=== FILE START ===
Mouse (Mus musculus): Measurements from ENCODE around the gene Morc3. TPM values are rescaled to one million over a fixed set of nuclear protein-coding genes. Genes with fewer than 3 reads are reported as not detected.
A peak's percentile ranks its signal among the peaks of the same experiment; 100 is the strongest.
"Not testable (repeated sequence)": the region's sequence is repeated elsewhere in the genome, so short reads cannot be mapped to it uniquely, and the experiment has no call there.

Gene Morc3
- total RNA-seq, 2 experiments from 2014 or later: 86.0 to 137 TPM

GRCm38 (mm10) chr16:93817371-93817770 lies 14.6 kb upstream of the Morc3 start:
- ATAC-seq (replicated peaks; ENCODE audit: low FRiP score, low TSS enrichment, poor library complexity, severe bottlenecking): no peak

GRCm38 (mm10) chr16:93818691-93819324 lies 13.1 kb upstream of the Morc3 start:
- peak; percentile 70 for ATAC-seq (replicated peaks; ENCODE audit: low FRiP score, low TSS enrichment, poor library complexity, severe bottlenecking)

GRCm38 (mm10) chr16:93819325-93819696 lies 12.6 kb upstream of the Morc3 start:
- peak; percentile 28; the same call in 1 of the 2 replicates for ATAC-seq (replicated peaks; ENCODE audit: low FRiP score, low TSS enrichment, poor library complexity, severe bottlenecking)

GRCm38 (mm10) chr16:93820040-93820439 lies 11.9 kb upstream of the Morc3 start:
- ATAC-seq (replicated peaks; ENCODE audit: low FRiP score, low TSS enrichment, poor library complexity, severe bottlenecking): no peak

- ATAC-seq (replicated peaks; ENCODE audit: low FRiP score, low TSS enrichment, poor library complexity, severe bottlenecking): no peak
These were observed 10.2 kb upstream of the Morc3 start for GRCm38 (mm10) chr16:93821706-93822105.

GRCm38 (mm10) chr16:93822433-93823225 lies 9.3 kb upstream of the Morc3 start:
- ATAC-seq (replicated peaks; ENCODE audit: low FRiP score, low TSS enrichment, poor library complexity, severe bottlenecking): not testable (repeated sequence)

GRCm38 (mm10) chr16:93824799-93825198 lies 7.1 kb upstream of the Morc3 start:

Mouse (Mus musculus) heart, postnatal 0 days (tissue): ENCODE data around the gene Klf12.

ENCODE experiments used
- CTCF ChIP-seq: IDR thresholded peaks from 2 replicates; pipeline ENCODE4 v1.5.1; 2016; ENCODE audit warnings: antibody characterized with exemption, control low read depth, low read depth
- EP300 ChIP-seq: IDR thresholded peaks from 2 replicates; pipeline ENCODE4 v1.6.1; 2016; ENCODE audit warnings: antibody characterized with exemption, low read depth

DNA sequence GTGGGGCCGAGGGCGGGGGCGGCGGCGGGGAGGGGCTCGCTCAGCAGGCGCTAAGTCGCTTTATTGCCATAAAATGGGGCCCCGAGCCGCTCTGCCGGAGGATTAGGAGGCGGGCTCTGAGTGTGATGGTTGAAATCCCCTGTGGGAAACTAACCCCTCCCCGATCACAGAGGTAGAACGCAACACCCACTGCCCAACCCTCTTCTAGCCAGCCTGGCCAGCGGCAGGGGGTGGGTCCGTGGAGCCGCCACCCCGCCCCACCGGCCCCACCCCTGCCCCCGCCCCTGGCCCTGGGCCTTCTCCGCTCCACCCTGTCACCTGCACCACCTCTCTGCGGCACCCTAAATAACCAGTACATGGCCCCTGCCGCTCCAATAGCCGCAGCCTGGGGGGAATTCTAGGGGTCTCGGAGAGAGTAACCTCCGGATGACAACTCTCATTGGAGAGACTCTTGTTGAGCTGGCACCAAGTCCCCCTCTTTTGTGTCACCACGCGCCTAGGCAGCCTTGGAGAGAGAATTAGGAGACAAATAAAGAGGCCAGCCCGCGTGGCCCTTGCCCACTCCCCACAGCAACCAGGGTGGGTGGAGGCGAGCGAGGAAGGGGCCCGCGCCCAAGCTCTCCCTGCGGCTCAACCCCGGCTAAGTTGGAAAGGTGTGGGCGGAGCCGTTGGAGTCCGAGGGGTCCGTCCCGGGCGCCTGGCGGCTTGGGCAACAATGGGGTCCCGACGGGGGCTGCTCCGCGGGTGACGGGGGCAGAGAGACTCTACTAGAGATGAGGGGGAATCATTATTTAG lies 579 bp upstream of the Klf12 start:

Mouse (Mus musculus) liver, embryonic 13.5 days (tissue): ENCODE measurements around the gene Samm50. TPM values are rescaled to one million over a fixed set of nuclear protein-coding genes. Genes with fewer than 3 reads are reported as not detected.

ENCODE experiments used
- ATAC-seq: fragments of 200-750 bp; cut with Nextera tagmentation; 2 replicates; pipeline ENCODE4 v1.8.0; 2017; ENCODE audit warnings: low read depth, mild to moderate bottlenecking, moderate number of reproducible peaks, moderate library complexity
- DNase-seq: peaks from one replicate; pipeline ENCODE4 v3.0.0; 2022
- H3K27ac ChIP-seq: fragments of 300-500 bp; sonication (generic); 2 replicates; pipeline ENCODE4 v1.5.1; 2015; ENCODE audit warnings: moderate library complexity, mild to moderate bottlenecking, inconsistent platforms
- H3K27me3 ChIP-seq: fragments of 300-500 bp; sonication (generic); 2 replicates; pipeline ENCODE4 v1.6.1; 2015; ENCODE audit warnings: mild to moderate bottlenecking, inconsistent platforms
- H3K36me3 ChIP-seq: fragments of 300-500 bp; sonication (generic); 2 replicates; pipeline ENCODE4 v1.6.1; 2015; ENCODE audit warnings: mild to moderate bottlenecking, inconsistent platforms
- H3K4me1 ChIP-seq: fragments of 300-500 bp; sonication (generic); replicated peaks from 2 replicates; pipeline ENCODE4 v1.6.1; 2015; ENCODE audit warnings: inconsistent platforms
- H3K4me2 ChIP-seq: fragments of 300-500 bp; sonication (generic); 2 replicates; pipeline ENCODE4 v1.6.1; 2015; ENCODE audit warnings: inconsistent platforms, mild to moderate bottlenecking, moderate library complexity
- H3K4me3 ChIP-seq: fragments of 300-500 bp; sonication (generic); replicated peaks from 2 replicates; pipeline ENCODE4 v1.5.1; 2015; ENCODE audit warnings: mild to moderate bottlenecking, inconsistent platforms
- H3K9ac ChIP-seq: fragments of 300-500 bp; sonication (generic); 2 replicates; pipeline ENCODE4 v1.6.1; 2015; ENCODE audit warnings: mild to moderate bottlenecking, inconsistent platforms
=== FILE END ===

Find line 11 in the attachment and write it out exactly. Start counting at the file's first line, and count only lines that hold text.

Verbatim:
- peak; percentile 28; the same call in 1 of the 2 replicates for ATAC-seq (replicated peaks; ENCODE audit: low FRiP score, low TSS enrichment, poor library complexity, severe bottlenecking)